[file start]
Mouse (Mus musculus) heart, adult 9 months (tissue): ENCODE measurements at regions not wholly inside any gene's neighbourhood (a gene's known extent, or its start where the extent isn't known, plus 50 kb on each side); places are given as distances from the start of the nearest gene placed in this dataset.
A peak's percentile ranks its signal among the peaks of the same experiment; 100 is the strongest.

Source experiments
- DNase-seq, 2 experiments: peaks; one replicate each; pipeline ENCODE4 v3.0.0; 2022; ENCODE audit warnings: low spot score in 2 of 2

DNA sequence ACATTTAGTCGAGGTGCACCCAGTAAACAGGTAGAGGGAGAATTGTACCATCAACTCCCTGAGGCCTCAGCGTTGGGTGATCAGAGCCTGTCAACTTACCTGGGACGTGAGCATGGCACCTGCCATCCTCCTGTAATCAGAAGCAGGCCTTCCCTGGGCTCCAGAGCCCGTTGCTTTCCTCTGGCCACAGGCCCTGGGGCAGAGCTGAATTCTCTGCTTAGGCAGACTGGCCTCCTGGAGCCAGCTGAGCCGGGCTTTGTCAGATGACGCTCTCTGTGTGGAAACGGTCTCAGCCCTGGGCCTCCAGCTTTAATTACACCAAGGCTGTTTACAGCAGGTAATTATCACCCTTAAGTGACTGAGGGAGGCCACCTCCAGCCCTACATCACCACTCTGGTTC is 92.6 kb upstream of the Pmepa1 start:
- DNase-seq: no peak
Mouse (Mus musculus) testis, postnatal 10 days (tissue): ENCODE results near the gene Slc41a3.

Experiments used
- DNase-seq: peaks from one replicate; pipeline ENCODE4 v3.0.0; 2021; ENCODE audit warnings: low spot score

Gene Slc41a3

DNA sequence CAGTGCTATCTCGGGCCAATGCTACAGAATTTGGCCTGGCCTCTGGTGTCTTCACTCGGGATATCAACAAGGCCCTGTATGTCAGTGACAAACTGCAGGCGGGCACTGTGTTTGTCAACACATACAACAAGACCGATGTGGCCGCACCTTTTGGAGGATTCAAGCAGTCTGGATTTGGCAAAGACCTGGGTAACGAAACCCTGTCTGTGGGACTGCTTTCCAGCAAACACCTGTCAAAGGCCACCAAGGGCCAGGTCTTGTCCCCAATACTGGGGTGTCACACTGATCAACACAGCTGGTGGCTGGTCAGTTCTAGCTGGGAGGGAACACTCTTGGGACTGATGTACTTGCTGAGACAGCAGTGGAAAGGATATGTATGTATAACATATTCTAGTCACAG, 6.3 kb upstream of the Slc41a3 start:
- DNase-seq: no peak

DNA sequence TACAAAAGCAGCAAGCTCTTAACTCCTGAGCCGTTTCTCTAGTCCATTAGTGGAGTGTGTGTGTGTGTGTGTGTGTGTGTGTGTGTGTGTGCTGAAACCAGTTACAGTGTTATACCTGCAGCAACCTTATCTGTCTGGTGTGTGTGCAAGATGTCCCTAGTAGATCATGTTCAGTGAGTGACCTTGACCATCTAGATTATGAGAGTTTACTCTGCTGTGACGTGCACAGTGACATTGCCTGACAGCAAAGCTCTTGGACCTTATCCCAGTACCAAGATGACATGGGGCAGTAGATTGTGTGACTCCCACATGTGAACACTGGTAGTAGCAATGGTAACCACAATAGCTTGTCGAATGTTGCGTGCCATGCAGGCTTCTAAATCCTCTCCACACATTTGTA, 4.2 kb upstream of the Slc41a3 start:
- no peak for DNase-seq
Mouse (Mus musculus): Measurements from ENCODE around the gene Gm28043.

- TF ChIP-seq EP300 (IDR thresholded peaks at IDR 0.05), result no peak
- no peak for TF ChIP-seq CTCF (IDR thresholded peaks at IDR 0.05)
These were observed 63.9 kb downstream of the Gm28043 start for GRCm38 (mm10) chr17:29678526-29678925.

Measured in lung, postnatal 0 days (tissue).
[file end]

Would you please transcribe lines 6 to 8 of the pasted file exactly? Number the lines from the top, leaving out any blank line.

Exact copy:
- DNase-seq: no peak
Mouse (Mus musculus) testis, postnatal 10 days (tissue): ENCODE results near the gene Slc41a3.

Experiments used